Avoid these common mistakes parents make during mealsAvoid these common mistakes parents make during meals

Avoid these common mistakes parents make during meals

Avoid these common mistakes parents make during meals

Avoid these common mistakes parents make during meals

Avoid these common mistakes parents make during meals

Avoid these common mistakes parents make during meals

Avoid these common mistakes parents make during meals

Originally published: Sept 18th/2018; Updated: May 28th/2019


Look…feeding kids is demanding. There, we said it!

3 meals a day. Add snack times. It’s almost a full time job.



Too many food rules … or the wrong food rules?


Not only do you have to plan, prep, and cook, but once seated at the table, you job isn’t done!

Between keeping the peace, and making sure everyone is eating, it can be discouraging. It can also quickly become out of control!

We can unintentionally overcomplicate the process, and try too hard when it comes to feeding kids. Yes, you read that correctly…

We can appreciate that it comes from the best intentions, and can only commend your love and efforts. Sure, as parents we want to give our kids the best all the time…but you also have to preserve your sanity too!

How much pressure do you put on yourself? Even when it’s going smoothly, there’s pressure to maintain progress. Sometimes you get thrown a curveball when your kid’s behaviors or preferences change… just when you had it all figured out.

What if you could simplify your role?

Here’s the secret to making it a whole lot easier. Say goodbye to the food rules that just stress everyone, and don’t get you the results you hoped for!

Let go of these 5 commons food rules parents impose on kids.


Avoid these common mistakes parents make during meals


Food rule #1: Asking your kids to eat at least one bite at every meal


From now on, you can officially let go.

No more asking politely, no more asking impatiently, no more asking repeatedly, no more nagging, negotiating, ordering…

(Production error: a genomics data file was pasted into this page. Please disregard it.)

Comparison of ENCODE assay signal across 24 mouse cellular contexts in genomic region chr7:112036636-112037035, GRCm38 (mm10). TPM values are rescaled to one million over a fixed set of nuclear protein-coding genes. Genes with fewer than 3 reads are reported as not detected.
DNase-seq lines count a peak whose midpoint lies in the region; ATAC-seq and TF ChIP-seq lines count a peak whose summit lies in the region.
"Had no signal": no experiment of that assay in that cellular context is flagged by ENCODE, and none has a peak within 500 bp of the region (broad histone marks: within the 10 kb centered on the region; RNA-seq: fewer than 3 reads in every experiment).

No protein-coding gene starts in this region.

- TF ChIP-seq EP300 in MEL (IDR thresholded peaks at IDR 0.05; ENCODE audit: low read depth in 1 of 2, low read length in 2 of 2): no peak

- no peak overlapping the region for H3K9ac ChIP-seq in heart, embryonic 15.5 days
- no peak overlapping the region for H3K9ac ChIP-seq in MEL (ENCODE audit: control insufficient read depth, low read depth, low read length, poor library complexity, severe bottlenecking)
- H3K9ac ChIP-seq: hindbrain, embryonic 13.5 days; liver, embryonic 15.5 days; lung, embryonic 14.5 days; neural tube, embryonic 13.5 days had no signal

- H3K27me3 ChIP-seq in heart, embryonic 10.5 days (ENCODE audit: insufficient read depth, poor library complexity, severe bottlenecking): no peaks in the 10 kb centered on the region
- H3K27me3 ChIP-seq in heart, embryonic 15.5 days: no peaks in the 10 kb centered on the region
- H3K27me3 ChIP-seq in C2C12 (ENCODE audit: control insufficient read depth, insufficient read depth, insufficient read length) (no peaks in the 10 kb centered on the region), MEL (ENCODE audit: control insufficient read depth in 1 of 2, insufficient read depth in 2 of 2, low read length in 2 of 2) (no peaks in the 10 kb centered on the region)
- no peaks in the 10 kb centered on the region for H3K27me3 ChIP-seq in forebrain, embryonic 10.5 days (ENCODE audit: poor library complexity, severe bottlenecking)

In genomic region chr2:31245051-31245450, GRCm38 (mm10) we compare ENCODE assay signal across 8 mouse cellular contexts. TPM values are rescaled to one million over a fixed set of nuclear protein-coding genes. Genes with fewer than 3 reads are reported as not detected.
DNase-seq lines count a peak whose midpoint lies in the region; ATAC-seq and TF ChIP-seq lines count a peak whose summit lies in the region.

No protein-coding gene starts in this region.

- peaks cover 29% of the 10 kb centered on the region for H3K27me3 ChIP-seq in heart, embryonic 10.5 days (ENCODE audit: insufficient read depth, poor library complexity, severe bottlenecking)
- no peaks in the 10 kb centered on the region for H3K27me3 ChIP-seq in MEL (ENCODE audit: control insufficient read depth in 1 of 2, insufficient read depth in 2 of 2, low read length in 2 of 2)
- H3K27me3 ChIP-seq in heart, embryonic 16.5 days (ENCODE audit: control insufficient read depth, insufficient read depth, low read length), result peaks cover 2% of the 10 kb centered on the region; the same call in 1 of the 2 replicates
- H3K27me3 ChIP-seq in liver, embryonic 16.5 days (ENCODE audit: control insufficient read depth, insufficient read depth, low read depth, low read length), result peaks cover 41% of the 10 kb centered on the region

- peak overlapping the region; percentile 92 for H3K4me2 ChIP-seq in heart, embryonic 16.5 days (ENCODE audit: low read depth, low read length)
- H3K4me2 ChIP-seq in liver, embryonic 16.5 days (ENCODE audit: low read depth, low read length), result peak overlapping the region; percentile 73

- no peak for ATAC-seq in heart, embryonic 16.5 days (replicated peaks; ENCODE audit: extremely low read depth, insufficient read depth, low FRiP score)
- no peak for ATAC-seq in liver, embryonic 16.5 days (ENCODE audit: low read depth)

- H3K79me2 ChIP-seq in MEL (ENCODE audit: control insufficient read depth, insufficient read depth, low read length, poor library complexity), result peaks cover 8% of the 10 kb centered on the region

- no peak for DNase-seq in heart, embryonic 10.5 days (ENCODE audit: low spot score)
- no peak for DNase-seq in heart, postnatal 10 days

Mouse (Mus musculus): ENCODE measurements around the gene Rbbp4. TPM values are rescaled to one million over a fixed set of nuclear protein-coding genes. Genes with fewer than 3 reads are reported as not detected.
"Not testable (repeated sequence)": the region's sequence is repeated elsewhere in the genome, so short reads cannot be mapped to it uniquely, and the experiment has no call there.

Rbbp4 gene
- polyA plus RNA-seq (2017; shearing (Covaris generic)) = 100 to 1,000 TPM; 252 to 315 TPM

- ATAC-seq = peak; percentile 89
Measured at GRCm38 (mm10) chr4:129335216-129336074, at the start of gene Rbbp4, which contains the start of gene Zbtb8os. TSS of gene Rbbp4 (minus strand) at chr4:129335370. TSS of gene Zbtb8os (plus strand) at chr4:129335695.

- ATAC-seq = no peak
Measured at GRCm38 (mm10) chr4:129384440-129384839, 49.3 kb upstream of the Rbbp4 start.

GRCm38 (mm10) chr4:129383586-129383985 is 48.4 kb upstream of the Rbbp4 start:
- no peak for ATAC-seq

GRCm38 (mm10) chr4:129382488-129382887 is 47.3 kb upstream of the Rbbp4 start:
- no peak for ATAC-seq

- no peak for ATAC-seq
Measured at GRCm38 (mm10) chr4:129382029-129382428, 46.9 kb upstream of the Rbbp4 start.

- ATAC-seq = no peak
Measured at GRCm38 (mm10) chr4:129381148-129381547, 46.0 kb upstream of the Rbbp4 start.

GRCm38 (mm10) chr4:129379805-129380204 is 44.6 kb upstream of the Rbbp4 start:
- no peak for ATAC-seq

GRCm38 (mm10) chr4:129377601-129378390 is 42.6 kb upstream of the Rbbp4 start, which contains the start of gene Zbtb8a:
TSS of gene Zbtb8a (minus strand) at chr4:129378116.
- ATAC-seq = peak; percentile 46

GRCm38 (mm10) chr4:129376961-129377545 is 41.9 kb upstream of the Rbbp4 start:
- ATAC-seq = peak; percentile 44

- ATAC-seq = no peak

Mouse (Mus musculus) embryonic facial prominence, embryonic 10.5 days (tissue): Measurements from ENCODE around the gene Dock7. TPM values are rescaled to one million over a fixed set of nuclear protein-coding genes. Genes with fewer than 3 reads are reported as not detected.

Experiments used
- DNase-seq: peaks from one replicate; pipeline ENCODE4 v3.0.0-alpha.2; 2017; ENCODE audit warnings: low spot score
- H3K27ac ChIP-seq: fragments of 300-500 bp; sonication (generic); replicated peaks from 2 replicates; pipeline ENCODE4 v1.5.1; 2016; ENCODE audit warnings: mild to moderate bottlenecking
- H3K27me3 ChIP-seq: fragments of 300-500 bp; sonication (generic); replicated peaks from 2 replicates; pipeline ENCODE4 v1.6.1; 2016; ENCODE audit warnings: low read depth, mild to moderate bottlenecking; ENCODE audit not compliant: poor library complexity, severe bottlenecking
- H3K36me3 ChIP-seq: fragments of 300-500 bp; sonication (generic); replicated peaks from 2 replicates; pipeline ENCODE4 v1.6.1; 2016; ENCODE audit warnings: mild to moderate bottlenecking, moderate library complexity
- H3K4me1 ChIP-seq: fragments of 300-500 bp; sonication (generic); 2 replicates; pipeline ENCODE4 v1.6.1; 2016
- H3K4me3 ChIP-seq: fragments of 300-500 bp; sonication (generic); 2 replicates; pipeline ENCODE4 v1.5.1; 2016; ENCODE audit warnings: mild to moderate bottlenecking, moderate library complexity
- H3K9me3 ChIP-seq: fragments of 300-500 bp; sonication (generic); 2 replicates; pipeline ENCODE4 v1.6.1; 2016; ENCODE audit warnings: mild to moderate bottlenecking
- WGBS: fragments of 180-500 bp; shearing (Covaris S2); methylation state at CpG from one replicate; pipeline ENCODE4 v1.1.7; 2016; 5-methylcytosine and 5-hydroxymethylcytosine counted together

Forcing kids to eat a bit of everything at each meal is not the solution. It won’t get them to like something, and eat it out of their own free will.

Think of reverse psychology. The more you ask, the more likely they will refuse. And then everyone gets annoyed. You. The kids. Your partner.


What you can try instead:

  • Repeated exposure: keep serving it, cook it in a different way, cut/present it in new ways, change the dressing and flavours.
  • Positive environment: foster a family environment every member feels welcome at the table. Skip the comments on what people eat/don’t eat, how much/how little.
  • Lead by example: As a parent, take pleasure in eating YOUR own food. Seeing you eat a variety of food with appetite and pleasure can only encourage your children to do the same. It’s also okay to serve food you don’t like, take only a few bites and explain (for the sake of “educating” them!) that it is not your favourite food.

Ditch the one-bite rule. Instead keep offering the food, and ensure that eating at your family table is pleasant and without judgment


Food rule #2: Cooking only food your kids will like and will eat


Yep, we hear this a lot with our clients…“I won’t cook fish because anyway my kids don’t like that and would never eat it”.

Is that something you find yourself saying?

We hear it often. And it makes sense, because who wants to put effort into cooking a meal no one will touch? BUT… We urge you to ditch this rule (mentality), and serve meals with foods that:

  • Are novel.